- Jul 2020
Lyttelton, T., Zang, E., & Musick, K. (2020). Gender Differences in Telecommuting and Implications for Inequality at Home and Work. https://doi.org/10.31235/osf.io/tdf8c
- remote work
- time allocation
- work family conflict
- subjective experience
- quasi-experimental design
- gender difference
- future implications
- data analysis
- Mar 2020
In contrast to the previous studies, for the switch dilemma,consequentialist agents were rated to be no less moral (Z0.73,p.47,d0.10) or trustworthy (Z1.87,p.06,d0.26)than deontological agents.
To me, this seems to weigh against their main claim. In the one case in which a majority favored the consequentialist choice, the consequentialists are not disfavored! They are really playing this down. Am I missing something?
The switch case differs from the footbridge case in two criticalways
But it is still in the domain of HARMING people (more versus fewer).
The amount of moneyparticipants transferred to the agent (from $0.00 to $0.30) was usedas an indicator of trustworthiness, as was how much money theybelieved they would receive back from the agent (0% to 100%)
Note that this is a very small stake. (And was it even perhaps hypothetical?)
- Apr 2019
- Jun 2016
Most studies of extrinsic incentives and intrinsic motivation, including those men- tioned earlier, used as controls subjects who received no rewards or feedback, apparently on the assumption that un- der these conditions original levels of intrinsic motivation would be maintained.
make an interesting point that most studies assume that no-feedback is a status quo.
The role of the availability of such information was studied in comparison with conditions of nonreceipt of any information and of receipt of normative evaluation.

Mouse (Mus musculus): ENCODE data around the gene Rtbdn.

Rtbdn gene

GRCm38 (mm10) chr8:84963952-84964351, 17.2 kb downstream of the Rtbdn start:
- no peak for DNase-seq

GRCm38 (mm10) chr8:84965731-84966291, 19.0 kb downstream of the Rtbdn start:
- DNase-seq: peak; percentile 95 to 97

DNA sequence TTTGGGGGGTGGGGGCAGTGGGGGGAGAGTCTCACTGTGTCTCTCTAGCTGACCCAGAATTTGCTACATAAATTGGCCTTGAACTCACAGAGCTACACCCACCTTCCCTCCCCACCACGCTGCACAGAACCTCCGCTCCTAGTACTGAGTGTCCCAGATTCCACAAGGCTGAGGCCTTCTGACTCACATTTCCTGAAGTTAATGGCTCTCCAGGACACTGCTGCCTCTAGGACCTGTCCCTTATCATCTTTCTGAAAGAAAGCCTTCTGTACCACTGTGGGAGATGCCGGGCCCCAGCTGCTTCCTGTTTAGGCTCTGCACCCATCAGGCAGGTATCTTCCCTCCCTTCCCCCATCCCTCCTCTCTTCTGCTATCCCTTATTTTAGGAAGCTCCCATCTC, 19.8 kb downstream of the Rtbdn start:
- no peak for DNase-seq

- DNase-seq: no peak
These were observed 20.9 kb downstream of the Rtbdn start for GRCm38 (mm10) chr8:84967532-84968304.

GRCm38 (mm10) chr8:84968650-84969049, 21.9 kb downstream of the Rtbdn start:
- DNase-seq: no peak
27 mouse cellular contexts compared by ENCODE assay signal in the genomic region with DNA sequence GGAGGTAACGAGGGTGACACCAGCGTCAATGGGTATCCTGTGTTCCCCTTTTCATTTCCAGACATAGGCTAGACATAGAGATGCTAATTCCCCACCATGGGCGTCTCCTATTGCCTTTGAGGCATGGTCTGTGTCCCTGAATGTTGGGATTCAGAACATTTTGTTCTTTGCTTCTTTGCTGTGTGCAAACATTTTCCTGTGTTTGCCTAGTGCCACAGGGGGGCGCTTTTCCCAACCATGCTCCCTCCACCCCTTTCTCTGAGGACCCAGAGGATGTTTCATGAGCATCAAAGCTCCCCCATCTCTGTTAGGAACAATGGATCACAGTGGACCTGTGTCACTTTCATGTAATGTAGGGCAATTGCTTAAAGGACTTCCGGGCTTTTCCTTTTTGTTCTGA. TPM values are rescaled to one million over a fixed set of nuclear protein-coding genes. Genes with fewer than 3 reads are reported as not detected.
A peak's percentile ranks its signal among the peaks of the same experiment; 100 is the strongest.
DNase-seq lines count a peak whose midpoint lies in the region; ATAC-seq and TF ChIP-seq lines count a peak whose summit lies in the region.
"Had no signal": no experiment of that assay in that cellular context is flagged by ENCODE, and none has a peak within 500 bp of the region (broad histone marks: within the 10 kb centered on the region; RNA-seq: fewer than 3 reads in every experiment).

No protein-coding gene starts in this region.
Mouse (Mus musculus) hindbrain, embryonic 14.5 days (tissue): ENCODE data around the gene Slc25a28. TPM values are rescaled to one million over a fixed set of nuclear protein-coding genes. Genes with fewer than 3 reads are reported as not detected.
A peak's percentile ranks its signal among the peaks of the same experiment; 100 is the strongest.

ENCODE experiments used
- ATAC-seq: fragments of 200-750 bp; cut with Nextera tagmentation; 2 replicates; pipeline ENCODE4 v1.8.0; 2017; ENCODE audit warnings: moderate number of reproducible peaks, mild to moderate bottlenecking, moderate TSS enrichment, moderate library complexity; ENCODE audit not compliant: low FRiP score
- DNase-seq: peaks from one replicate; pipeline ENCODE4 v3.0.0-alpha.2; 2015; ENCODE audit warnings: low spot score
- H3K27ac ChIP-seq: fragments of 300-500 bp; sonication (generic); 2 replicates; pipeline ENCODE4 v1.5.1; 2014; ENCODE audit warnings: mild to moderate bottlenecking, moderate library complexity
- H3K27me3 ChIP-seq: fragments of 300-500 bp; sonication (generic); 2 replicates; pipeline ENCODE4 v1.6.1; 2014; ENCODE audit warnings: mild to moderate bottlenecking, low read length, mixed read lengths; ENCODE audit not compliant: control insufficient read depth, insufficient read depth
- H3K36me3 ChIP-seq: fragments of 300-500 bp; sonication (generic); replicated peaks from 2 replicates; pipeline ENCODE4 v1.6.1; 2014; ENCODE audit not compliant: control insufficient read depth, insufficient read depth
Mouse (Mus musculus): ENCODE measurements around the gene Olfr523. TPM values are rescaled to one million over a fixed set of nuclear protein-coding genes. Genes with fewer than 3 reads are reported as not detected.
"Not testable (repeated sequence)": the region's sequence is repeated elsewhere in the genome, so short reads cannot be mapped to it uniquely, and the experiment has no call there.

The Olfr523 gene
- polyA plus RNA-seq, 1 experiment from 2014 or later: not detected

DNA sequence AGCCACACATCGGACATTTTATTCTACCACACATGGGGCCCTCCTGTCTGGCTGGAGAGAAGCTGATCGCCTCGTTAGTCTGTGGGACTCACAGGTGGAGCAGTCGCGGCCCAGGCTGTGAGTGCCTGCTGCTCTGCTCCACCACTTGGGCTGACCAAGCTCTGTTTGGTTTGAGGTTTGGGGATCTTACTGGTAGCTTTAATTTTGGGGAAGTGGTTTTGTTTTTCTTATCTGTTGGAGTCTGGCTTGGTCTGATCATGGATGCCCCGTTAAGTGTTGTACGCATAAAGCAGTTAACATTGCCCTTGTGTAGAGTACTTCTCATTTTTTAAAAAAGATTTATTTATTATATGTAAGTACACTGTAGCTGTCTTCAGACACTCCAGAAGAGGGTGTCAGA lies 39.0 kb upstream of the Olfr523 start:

Compared it to grades only and no-feedback.
In summary, our main goal was to examine how students' achievement goals are related to changes in self-efficacy, preference to avoid challenge, and intrin sic value in the face of evaluation. Early in the semester, we assessed students' achievement goals, self-efficacy, desire to avoid challenge, and intrinsic value. We assessed students' self-efficacy, desire to avoid challenge, and intrinsic value again immediately after they received their grades on their first major exam or paper. This design allowed us to examine the role of goals in the change in mo tivational constructs associated with performance feedback. Our main hypothe ses were (a) a mastery goal will be associated with enhanced motivation around receipt of grades (i.e., increased efficacy and value and lower preference for chal lenge avoidance); (b) a performance-avoidance goal will be associated with di minished motivation around receipt of grades (i.e., decreased efficacy and value and increased preference for challenge avoidance); and (c) the effects of a per formance-approach goal on changes in motivation will be moderated by grades. When students encounter low grades, a performance-approach goal will be relat ed to diminished motivation. When students receive high grades, a performance approach goal will be unrelated to changes in motivation.
The method. Should see if I could replicate this.